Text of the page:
My susceptibility to verisimilitude was taxed to the limits when I walked into the concourse and saw the very appealing entry of the restaurant, pictured above. How could a place, a restaurant, this interesting exist in a large airport? I thought there was a law against it. Apparently not. The entire theme of One Flew South is to integrate the wonderful geographic area in which the traveler happens to be standing while enveloped by the E Concourse with the dining experience. Not a unique idea in the restaurant world. In my experience, a singular effort in the world of airport dining. And, as it turns out, a very worthy one.

The first part of this geographic reference at One Flew South is material. The columns and table tops inside the restaurant are made from a rare form of pale pink marble derived from the town of Jasper, Georgia. The floors and ceiling are surfaced with Georgia heart pine planking. A huge photo mural of a forest from elsewhere in the state forms the visual backdrop for most of the restaurant. The interior space is long and rather narrow, but seems very spacious even when busy due to the designer's clever idea of constructing the exterior wall from slats of wood which allow the diner to see glimpses of the culinarily unenlightened travelers passing by outside. And which also allow music from the grand piano nearby the restaurant in the concourse to filter in.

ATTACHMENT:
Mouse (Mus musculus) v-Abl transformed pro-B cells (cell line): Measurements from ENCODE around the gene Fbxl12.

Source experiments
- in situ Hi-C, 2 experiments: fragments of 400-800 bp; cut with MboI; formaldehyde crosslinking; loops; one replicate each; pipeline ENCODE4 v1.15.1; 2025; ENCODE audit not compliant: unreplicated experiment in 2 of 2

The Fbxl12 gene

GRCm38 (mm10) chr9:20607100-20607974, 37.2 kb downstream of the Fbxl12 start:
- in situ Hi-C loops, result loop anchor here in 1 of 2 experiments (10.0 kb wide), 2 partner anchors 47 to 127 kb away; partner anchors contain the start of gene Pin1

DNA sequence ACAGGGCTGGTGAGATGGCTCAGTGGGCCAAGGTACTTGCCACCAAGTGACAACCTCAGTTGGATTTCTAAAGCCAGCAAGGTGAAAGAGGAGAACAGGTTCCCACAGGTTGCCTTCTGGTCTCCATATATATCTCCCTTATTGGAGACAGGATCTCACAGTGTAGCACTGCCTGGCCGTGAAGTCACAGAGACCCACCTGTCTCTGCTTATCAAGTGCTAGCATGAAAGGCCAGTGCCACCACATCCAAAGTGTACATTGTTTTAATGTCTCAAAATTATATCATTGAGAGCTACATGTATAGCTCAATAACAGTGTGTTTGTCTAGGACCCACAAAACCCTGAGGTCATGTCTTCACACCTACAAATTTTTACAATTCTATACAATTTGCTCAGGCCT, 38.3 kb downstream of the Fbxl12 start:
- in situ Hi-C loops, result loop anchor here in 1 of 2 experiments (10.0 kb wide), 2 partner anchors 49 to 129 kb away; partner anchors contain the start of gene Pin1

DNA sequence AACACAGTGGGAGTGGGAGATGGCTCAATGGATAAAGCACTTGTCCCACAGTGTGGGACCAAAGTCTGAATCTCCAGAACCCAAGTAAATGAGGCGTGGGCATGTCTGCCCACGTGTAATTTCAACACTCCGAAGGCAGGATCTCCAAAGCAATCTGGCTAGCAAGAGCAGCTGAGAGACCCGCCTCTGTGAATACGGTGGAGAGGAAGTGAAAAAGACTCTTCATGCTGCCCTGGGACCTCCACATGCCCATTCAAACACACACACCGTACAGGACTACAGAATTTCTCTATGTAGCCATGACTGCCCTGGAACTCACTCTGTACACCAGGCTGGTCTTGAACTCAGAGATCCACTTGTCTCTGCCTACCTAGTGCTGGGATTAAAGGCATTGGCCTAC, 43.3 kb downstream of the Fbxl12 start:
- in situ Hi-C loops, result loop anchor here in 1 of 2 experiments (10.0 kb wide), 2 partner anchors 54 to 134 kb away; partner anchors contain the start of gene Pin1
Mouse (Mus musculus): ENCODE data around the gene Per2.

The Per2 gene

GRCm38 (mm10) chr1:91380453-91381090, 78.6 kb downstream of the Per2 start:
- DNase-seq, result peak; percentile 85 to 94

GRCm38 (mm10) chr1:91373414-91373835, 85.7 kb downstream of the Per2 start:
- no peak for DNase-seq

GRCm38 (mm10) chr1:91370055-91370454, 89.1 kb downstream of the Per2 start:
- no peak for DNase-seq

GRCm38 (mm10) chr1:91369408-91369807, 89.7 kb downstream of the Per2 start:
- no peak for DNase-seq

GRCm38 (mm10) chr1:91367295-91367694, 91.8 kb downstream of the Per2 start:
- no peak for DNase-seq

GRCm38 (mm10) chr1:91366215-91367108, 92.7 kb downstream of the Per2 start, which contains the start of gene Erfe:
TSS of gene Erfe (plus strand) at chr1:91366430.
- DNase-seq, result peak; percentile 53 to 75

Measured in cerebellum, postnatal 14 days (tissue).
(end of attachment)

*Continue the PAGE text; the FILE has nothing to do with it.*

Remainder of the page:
This is the dining room as you walk in, sushi bar to the left...
A closer view of the sushi bar, showing the lovely Cherokee marble...

And the good old non-sushi liquor bar...did I mention they have a very good bar at One Flew South? This is the portion of the room where the bar is located, the bar itself is to the left of this view...

The bar itself is gorgeous and inviting, but I did not take a photo of it during my visit because I could never find it unoccupied. You see, I have a STRONG principle involving the privacy of bar patrons. Just not the thing to snap a shot of my fellow tipplers in mid-tipple.

Visits to One Flew South on three occasions in the past three months have been uniformly wonderful. To start, they have twenty-nine wines by the glass. A very thoughtful wine list. GREAT barkeeps. Perfect, icy, martinis. Two kinds of Old Fashioned cocktails. The potentially devastating French 75 cocktail. The Gin-Gin Mule. The completely devastating "Jets to Brazil" cocktail made from cachaca. If you have not experienced cachaca, go out and buy a ticket to Atlanta and see what it is all about. You will break out speaking Portuguese even if you don't know Portuguese. Don't say I didn't warn you.